JEPHSON, Denham (?1748-1813), of Mallow Castle, co. Cork.

Published in The History of Parliament: the House of Commons 1790-1820, ed. R. Thorne, 1986
Available from Boydell and Brewer

Constituency

Dates

1802 - 1812

Family and Education

b. ?1748, 1st s. of Denham Jephson, MP [I], of Mallow Castle by Frances, da. of Sir John Aubrey, 3rd Bt., of Boarstall, Berks. educ. Hertford, Oxf. 15 Apr. 1766, aged 18; L. Inn 1770-5. unm. suc. fa. 1781.

Offices Held

MP [I] 1768-1800.

Col. Mallow cav.

Biography

The Jephsons had a strong family interest in Mallow and had represented it on and off since 1695. Denham Jephson was returned on coming of age and fell under Lord Shannon’s influence. By 1791 he had transferred his allegiance to another influential Cork politician, Lord Longueville, which paid him well; he was more or less connected with Longueville’s politics for the remainder of his parliamentary career.1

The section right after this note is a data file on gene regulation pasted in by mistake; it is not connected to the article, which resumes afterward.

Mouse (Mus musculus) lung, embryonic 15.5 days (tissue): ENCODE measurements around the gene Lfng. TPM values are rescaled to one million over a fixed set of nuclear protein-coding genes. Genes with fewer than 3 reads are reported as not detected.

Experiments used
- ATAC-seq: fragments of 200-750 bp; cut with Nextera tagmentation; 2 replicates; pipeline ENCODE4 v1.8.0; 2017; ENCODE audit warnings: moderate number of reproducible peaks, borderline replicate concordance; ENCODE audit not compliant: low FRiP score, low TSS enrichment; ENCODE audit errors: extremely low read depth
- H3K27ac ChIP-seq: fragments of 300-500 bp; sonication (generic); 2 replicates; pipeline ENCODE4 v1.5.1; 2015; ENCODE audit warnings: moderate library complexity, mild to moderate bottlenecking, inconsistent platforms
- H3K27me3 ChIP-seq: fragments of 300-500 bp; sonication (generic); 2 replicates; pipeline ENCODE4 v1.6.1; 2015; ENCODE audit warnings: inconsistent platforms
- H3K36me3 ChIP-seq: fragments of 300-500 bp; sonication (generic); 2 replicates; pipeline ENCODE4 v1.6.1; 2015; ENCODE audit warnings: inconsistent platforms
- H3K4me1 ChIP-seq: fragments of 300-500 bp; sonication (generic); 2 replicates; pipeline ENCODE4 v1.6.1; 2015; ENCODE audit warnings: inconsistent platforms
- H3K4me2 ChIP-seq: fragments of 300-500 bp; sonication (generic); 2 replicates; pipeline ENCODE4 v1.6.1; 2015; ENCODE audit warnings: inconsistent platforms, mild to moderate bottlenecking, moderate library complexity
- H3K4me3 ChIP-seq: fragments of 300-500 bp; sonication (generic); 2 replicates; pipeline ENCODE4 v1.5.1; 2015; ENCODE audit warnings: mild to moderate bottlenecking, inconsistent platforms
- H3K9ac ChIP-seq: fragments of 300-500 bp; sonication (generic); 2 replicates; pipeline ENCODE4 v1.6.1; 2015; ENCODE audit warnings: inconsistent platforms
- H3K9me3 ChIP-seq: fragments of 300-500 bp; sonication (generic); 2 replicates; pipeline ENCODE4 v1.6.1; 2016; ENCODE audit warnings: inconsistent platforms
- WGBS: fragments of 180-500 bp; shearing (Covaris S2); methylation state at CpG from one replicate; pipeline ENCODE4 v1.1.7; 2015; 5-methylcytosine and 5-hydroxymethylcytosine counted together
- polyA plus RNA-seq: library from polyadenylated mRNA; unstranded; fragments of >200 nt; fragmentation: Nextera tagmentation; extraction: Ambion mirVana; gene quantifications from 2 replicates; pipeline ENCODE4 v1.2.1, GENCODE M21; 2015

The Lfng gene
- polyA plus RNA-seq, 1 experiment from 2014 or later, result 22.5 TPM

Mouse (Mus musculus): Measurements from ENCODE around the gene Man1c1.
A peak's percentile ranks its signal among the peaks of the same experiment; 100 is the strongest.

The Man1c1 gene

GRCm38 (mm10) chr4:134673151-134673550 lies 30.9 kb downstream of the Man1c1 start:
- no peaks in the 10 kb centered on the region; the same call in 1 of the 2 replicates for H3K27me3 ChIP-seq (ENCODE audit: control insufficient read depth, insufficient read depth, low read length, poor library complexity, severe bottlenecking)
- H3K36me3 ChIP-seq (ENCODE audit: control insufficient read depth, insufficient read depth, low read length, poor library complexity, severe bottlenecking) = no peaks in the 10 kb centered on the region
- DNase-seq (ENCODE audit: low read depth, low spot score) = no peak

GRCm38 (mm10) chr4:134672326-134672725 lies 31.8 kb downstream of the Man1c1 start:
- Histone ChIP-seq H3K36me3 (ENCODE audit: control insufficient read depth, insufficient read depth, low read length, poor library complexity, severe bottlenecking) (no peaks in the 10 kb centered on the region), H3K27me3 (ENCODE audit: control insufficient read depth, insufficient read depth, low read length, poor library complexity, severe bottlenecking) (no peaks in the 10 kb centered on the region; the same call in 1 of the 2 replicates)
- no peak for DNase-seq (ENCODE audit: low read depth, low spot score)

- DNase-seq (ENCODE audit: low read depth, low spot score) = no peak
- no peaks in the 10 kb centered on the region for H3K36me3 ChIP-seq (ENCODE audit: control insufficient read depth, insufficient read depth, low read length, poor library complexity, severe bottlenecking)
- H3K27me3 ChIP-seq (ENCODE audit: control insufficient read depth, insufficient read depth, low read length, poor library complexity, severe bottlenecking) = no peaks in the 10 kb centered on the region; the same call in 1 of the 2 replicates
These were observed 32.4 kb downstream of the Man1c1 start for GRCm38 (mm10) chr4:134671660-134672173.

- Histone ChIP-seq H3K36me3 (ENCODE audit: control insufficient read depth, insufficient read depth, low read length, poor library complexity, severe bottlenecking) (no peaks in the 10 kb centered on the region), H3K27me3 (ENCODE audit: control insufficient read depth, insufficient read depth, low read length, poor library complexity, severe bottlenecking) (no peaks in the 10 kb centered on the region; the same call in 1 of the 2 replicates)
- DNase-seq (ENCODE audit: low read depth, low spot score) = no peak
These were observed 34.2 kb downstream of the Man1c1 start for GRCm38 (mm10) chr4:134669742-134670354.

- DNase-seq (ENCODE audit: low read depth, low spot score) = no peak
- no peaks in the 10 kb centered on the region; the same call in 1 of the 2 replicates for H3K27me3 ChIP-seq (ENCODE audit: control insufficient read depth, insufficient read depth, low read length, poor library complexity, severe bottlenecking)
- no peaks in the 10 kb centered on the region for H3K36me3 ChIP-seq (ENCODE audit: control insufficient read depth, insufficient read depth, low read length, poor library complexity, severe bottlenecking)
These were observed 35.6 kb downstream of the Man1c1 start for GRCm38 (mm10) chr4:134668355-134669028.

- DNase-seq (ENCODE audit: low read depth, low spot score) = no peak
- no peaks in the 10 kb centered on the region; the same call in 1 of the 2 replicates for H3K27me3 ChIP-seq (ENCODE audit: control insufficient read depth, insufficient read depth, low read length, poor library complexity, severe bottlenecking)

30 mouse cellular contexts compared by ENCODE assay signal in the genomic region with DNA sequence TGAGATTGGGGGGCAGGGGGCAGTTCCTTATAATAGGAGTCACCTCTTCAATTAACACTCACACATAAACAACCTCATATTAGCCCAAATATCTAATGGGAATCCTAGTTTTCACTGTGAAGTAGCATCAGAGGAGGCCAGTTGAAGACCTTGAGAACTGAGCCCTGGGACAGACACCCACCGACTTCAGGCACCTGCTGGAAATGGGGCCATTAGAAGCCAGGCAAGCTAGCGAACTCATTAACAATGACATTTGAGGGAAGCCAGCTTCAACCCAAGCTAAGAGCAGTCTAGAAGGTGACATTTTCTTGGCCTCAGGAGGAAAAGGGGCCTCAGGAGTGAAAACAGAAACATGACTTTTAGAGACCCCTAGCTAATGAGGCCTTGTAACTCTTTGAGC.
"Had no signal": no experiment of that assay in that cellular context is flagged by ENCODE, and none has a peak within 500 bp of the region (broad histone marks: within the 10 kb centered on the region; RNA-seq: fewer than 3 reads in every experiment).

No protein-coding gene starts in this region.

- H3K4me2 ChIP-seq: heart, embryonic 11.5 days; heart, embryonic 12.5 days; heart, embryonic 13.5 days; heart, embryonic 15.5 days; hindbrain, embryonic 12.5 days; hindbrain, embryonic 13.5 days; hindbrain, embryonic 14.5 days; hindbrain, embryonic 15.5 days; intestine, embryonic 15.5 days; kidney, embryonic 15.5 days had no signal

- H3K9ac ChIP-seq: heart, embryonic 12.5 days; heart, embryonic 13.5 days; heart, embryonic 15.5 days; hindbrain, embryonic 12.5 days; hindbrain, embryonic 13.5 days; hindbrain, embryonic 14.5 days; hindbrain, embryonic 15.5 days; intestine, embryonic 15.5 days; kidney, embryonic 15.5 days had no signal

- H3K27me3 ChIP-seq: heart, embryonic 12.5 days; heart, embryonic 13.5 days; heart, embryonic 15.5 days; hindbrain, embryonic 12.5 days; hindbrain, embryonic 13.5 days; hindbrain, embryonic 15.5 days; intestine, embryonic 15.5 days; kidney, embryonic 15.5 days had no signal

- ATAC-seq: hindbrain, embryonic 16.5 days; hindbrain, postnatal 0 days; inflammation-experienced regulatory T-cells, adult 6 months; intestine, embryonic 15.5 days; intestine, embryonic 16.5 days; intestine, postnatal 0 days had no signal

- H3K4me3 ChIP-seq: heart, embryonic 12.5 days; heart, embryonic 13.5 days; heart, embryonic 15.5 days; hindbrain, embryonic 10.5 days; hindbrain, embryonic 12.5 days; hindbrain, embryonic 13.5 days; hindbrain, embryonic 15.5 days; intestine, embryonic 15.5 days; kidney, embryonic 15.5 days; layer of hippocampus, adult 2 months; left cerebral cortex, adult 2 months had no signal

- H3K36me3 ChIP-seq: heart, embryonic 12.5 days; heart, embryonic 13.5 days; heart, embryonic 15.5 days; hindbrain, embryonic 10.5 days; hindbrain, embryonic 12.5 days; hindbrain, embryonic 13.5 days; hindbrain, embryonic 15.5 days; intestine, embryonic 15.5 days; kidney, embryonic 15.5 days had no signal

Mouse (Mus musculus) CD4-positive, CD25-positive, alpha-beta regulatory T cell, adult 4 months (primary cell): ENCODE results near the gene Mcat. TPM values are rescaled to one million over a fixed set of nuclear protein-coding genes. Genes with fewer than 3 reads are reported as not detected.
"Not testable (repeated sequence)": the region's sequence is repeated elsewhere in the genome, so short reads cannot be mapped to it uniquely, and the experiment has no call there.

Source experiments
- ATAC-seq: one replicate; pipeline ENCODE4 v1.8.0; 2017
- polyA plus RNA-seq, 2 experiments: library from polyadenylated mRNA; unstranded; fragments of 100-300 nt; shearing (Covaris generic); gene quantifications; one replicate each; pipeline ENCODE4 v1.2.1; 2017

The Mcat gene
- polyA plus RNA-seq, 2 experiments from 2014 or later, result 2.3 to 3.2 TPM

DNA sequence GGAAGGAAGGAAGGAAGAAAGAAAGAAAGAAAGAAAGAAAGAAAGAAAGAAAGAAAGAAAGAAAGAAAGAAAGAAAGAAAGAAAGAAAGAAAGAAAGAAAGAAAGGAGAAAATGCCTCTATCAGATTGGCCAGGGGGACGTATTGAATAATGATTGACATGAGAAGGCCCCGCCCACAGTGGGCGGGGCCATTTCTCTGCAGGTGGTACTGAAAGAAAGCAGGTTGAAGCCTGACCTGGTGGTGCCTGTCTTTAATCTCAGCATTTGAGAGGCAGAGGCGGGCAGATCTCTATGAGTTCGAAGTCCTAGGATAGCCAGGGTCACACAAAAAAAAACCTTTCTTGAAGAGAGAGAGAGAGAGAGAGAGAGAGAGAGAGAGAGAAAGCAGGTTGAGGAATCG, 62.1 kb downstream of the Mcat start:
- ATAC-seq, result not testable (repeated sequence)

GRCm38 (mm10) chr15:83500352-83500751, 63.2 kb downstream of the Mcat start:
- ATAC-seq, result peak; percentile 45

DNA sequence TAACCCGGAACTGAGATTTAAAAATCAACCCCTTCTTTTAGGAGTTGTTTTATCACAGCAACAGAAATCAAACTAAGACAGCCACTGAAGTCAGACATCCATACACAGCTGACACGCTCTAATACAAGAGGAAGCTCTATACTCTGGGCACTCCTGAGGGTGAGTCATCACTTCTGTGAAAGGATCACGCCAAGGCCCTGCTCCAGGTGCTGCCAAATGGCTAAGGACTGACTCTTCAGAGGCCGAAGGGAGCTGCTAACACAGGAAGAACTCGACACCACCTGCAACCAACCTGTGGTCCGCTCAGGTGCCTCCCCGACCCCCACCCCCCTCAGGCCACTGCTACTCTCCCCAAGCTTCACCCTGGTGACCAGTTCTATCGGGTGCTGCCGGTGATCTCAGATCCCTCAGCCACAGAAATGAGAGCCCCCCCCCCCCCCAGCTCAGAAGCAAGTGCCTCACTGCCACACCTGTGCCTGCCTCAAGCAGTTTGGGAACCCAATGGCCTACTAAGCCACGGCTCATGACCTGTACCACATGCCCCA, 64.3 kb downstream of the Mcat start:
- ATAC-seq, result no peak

He supported the Union with Longueville, but lost his seat by ballot to John Longfield. He was returned in 1802 and supported every administration except Lord Grenville’s, but no speech is known and he was evidently a reluctant attender, as pleas to him to attend in 1806 and 1808 survive. He voted against Catholic relief, 14 May 1805 and 1 June 1810, during the two sessions in which there is most evidence of his attendance. Thus in 1805 he voted with the government minority on the censure against Melville, 8 Apr., and in August he was alleged to have been ‘very attentive’ that year ‘and never missed a vote save one’. In 1810 he appeared in the government lobby on the address, 23 Jan., and on the Scheldt inquiry, 23 Feb., 5 and 30 Mar. 1810. In 1812 he gave up his seat so that the co-patrons of Mallow might return the Member, a right they had waived in his favour previously. It was thought in 1811 after Longueville’s death that ‘some little arrangement’ would be wanted to bring in Jephson again and it evidently did not take place. Jephson died 9 May 1813, ‘aged 70’.2

Ref Volumes: 1790-1820

Author: P. J. Jupp

Notes